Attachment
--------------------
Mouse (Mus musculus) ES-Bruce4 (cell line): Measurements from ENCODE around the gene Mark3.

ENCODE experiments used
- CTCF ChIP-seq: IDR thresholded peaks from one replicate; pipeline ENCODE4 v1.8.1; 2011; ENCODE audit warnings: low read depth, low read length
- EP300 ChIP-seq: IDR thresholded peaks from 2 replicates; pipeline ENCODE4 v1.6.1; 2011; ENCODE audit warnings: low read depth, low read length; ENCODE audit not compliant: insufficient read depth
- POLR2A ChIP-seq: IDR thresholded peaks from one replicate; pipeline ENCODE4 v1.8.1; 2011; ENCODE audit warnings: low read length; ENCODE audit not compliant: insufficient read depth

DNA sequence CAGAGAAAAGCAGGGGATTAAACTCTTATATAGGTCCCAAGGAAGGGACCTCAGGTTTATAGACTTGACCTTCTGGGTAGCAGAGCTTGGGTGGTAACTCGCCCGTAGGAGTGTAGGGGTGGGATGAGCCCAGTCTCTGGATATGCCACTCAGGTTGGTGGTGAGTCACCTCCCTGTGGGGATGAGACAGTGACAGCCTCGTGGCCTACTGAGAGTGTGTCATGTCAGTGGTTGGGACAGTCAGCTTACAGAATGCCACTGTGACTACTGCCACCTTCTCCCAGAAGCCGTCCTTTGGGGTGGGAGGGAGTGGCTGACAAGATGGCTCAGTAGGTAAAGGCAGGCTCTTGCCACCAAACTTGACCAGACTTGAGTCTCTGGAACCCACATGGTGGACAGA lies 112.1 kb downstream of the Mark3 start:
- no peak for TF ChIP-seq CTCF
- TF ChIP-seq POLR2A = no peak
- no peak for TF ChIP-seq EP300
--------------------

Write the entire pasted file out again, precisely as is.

Mouse (Mus musculus) ES-Bruce4 (cell line): Measurements from ENCODE around the gene Mark3.

ENCODE experiments used
- CTCF ChIP-seq: IDR thresholded peaks from one replicate; pipeline ENCODE4 v1.8.1; 2011; ENCODE audit warnings: low read depth, low read length
- EP300 ChIP-seq: IDR thresholded peaks from 2 replicates; pipeline ENCODE4 v1.6.1; 2011; ENCODE audit warnings: low read depth, low read length; ENCODE audit not compliant: insufficient read depth
- POLR2A ChIP-seq: IDR thresholded peaks from one replicate; pipeline ENCODE4 v1.8.1; 2011; ENCODE audit warnings: low read length; ENCODE audit not compliant: insufficient read depth

DNA sequence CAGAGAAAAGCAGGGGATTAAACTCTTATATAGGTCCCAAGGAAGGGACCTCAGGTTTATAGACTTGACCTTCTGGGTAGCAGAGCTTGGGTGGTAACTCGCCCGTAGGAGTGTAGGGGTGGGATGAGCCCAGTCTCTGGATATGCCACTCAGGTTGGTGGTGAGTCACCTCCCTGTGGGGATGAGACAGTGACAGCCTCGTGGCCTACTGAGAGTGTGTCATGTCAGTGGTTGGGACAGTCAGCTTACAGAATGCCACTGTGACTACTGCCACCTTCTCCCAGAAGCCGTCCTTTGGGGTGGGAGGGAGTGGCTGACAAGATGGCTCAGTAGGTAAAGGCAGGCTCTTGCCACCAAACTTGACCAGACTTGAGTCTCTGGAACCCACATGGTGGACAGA lies 112.1 kb downstream of the Mark3 start:
- no peak for TF ChIP-seq CTCF
- TF ChIP-seq POLR2A = no peak
- no peak for TF ChIP-seq EP300